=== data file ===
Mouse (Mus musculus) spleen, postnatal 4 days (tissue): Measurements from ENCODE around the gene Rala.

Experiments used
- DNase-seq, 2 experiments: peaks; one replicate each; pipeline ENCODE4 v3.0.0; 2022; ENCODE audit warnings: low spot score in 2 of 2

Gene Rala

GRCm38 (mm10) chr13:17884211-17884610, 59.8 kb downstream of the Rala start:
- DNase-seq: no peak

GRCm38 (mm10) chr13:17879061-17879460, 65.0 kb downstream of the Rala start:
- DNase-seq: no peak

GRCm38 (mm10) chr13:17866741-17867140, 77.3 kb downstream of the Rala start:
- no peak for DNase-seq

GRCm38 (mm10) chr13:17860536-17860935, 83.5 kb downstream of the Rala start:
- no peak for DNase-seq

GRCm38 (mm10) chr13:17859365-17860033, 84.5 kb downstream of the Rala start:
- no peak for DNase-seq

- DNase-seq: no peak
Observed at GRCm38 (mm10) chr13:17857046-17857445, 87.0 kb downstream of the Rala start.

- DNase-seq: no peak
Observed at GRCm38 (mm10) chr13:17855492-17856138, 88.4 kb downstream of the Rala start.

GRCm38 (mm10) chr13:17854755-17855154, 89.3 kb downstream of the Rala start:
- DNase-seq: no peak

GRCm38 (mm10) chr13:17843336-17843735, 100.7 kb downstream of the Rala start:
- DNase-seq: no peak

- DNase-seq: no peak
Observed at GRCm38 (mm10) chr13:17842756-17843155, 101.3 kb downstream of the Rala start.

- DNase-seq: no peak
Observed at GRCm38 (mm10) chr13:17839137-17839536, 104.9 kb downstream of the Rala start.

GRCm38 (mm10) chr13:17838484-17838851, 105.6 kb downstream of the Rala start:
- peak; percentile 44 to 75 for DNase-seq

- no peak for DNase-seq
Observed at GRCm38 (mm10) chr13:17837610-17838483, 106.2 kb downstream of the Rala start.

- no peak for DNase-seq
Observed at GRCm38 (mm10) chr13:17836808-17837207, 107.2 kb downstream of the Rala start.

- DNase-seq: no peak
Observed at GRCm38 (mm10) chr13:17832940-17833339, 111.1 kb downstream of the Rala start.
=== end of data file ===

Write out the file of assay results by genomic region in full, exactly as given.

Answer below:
Mouse (Mus musculus) spleen, postnatal 4 days (tissue): Measurements from ENCODE around the gene Rala.

Experiments used
- DNase-seq, 2 experiments: peaks; one replicate each; pipeline ENCODE4 v3.0.0; 2022; ENCODE audit warnings: low spot score in 2 of 2

Gene Rala

GRCm38 (mm10) chr13:17884211-17884610, 59.8 kb downstream of the Rala start:
- DNase-seq: no peak

GRCm38 (mm10) chr13:17879061-17879460, 65.0 kb downstream of the Rala start:
- DNase-seq: no peak

GRCm38 (mm10) chr13:17866741-17867140, 77.3 kb downstream of the Rala start:
- no peak for DNase-seq

GRCm38 (mm10) chr13:17860536-17860935, 83.5 kb downstream of the Rala start:
- no peak for DNase-seq

GRCm38 (mm10) chr13:17859365-17860033, 84.5 kb downstream of the Rala start:
- no peak for DNase-seq

- DNase-seq: no peak
Observed at GRCm38 (mm10) chr13:17857046-17857445, 87.0 kb downstream of the Rala start.

- DNase-seq: no peak
Observed at GRCm38 (mm10) chr13:17855492-17856138, 88.4 kb downstream of the Rala start.

GRCm38 (mm10) chr13:17854755-17855154, 89.3 kb downstream of the Rala start:
- DNase-seq: no peak

GRCm38 (mm10) chr13:17843336-17843735, 100.7 kb downstream of the Rala start:
- DNase-seq: no peak

- DNase-seq: no peak
Observed at GRCm38 (mm10) chr13:17842756-17843155, 101.3 kb downstream of the Rala start.

- DNase-seq: no peak
Observed at GRCm38 (mm10) chr13:17839137-17839536, 104.9 kb downstream of the Rala start.

GRCm38 (mm10) chr13:17838484-17838851, 105.6 kb downstream of the Rala start:
- peak; percentile 44 to 75 for DNase-seq

- no peak for DNase-seq
Observed at GRCm38 (mm10) chr13:17837610-17838483, 106.2 kb downstream of the Rala start.

- no peak for DNase-seq
Observed at GRCm38 (mm10) chr13:17836808-17837207, 107.2 kb downstream of the Rala start.

- DNase-seq: no peak
Observed at GRCm38 (mm10) chr13:17832940-17833339, 111.1 kb downstream of the Rala start.